As indicated above, in 2010, Isis Waterside Regeneration appointed the property management company GVA to oversee the day-to-day running of Islington Wharf, following the departure of the previous management company, Living City. This appointment was made without any form of tendering process. As such, the budget GVA prepared was significantly overpriced. Subsequently, it was found that GVA was mismanaging the accounts of Islington Wharf so significantly that the residents association demanded that GVA be sacked and undertook a tendering process for a new property management company ourselves.
Arguably, GVA was incompetent and should never have been appointed as the management company by Isis Waterside Regeneration. Additionally, Isis Waterside Regeneration provided no scrutiny of GVA’s activities and mismanagement throughout the period of the company’s tenure. The following occurred under the purview of GVA between 2010-2013:
- £40-60,000 in overpaid service charges were not re-payed to residents who moved out. However, subsequently, Revolution managed to claim some of this back after the involvement of solicitors.
- GVA had no consistent strategy for billing individual apartments for their use of hot water from the communal boiler system. Some residents did not receive any bills; other residents received inconsistent bills.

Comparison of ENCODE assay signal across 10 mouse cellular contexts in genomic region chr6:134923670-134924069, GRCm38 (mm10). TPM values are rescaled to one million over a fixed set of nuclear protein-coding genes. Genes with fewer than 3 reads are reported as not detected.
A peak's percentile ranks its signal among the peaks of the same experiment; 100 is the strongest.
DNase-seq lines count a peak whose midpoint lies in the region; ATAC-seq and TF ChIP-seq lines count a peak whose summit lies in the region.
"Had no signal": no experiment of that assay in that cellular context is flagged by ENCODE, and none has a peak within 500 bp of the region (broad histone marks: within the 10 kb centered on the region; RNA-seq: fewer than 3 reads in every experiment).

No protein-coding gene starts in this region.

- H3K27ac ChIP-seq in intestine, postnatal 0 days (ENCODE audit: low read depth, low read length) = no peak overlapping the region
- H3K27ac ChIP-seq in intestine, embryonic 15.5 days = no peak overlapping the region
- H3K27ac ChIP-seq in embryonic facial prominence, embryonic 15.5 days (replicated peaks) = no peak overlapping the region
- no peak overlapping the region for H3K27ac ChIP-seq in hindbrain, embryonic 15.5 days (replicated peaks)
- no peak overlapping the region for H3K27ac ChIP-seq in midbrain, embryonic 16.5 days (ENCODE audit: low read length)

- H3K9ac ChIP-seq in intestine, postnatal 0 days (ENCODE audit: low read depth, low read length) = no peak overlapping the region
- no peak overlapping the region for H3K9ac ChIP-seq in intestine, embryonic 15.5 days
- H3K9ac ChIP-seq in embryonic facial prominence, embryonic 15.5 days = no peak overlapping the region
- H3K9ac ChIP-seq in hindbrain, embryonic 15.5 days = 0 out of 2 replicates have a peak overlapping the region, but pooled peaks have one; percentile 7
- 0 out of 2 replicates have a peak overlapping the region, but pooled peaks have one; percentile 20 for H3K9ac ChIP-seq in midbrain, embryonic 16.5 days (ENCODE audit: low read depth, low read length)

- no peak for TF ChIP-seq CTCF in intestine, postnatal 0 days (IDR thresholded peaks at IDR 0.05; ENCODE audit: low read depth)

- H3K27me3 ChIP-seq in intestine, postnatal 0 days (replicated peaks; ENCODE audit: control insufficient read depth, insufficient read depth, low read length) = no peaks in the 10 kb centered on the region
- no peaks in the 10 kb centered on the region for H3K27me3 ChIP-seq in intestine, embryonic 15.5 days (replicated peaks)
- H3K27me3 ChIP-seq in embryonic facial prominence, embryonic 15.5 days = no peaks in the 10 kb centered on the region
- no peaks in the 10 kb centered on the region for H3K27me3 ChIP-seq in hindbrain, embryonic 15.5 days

- Over £55,000 of the sinking fund accumulated via residents’ service charge payments was used for the general running of the estate, not for emergencies as was its intended purpose.
- Several important points on the agenda for discussion between GVA and the Residents’ Committee were raised frequently and yet were not resolved. One notable example was the residents’ request that GVA change the tariff for gas (which is used to power the communal boiler system) from an expensive corporate tariff to a cheaper residential tariff. After GVA was sacked, this matter was resolved by Revolution within only a few months, saving residents tens of thousands of pounds in gas bills.
As stated above, we have supporting documentary evidence and testimony from residents to support the above claims.
In some cases, the building developer, Isis Waterside Regeneration, now openly admits to its responsibility for the latent defects; in other cases, Isis Waterside Regeneration has not been responsive to residents’ complaints. We look forward to your consideration of the above and hearing from you in due course.